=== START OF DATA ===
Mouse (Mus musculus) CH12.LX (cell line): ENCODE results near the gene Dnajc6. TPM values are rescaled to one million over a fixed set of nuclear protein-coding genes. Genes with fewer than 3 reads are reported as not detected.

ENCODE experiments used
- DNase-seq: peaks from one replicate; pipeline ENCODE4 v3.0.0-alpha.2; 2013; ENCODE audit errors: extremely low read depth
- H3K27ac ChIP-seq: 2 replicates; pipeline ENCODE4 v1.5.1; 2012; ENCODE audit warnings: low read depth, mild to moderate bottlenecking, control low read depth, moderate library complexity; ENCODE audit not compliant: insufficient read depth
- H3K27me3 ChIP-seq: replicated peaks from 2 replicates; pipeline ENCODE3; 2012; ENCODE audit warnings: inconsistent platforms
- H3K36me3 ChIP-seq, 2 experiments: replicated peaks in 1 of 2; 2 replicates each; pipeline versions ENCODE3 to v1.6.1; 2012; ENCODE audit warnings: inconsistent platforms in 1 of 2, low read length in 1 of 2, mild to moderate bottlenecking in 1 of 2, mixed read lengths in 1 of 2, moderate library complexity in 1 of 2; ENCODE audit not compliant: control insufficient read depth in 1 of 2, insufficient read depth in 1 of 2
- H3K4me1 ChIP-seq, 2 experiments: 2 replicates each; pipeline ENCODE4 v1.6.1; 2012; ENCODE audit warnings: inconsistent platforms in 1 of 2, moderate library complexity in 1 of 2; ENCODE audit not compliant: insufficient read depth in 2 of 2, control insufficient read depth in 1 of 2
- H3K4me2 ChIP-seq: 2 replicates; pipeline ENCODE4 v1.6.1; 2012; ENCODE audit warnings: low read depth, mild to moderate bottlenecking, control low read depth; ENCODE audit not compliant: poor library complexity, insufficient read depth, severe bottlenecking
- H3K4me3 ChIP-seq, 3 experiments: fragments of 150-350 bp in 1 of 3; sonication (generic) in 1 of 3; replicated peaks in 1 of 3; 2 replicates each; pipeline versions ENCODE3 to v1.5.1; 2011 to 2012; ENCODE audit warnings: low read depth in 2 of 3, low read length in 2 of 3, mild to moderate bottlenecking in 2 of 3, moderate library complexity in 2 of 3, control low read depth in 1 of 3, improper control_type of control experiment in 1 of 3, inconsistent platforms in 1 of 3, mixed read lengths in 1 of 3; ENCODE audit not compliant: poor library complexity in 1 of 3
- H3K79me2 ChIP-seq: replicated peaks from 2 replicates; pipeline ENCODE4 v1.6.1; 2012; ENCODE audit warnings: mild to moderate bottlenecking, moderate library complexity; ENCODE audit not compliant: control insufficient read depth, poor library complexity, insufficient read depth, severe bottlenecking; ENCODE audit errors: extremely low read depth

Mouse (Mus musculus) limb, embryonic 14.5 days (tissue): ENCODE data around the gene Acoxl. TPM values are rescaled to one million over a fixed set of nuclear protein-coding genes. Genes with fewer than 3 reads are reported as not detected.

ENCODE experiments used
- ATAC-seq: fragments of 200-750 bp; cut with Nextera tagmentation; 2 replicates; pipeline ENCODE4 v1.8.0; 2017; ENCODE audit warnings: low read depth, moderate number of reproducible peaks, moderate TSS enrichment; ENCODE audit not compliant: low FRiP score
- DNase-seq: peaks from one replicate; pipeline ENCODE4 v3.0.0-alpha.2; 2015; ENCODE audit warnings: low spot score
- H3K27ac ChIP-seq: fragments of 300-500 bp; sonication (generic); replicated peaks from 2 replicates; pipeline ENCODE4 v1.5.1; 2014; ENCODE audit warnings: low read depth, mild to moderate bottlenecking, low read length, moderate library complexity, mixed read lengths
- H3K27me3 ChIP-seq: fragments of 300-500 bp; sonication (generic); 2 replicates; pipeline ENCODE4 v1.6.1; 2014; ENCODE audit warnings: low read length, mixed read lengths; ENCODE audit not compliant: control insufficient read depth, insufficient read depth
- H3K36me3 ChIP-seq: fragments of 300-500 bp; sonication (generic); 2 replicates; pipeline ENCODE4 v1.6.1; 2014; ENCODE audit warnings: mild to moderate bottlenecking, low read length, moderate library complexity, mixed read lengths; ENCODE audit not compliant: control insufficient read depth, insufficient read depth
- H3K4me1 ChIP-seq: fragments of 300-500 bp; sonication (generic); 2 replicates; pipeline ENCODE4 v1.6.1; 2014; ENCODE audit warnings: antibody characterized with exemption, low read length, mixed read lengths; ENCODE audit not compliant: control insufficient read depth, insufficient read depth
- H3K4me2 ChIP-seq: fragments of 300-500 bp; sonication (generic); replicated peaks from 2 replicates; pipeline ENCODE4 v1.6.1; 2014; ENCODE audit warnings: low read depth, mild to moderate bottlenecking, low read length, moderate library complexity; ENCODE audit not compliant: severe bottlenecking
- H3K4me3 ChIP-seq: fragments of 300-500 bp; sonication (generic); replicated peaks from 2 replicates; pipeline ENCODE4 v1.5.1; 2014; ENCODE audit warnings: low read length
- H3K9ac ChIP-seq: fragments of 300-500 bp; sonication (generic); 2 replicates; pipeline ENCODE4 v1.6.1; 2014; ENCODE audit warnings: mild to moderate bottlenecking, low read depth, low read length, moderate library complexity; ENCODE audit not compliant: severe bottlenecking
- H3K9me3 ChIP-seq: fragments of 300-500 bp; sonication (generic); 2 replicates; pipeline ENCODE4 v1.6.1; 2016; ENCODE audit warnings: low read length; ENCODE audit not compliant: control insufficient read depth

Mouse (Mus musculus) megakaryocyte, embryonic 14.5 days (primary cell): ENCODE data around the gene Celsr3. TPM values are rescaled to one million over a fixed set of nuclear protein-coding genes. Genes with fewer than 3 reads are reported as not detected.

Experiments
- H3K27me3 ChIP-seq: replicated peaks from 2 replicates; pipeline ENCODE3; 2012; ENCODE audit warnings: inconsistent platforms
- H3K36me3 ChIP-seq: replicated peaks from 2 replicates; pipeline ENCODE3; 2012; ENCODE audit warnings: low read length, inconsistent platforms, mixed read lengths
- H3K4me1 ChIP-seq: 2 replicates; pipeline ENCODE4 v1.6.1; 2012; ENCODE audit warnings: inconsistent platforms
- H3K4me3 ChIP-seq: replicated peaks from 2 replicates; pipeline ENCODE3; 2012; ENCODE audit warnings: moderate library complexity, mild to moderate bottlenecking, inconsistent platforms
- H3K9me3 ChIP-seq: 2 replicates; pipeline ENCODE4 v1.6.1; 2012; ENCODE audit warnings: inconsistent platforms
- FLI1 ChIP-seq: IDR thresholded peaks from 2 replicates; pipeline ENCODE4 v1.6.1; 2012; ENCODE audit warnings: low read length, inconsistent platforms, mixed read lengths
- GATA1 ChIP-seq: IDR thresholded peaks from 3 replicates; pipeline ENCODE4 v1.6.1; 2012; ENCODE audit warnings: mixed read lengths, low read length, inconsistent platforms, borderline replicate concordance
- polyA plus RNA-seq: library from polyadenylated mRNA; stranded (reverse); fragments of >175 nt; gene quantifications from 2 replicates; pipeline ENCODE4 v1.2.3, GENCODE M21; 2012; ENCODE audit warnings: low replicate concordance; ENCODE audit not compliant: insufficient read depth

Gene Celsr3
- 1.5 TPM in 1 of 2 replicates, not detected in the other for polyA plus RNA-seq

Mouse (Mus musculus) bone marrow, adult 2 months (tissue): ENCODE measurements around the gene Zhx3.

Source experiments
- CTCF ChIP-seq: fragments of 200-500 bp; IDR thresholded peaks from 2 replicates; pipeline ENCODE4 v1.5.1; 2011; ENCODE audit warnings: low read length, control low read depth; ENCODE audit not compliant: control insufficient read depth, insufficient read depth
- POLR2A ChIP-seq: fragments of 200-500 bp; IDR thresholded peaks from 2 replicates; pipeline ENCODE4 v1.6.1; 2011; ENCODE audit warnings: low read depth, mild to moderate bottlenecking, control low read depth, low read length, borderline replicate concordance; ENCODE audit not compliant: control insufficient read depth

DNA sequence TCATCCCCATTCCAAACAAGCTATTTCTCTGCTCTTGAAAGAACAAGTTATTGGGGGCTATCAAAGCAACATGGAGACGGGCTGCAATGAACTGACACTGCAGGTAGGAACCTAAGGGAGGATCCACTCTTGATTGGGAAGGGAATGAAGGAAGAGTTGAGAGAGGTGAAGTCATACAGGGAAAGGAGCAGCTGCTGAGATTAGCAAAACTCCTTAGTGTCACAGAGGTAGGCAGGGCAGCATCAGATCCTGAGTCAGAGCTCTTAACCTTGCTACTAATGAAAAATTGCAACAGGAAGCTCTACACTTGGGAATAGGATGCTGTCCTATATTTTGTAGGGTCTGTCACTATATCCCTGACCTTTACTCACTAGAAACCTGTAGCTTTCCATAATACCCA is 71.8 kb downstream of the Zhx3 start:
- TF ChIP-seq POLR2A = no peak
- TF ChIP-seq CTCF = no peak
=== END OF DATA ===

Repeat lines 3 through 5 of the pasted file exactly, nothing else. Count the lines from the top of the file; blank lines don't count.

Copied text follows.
- DNase-seq: peaks from one replicate; pipeline ENCODE4 v3.0.0-alpha.2; 2013; ENCODE audit errors: extremely low read depth
- H3K27ac ChIP-seq: 2 replicates; pipeline ENCODE4 v1.5.1; 2012; ENCODE audit warnings: low read depth, mild to moderate bottlenecking, control low read depth, moderate library complexity; ENCODE audit not compliant: insufficient read depth
- H3K27me3 ChIP-seq: replicated peaks from 2 replicates; pipeline ENCODE3; 2012; ENCODE audit warnings: inconsistent platforms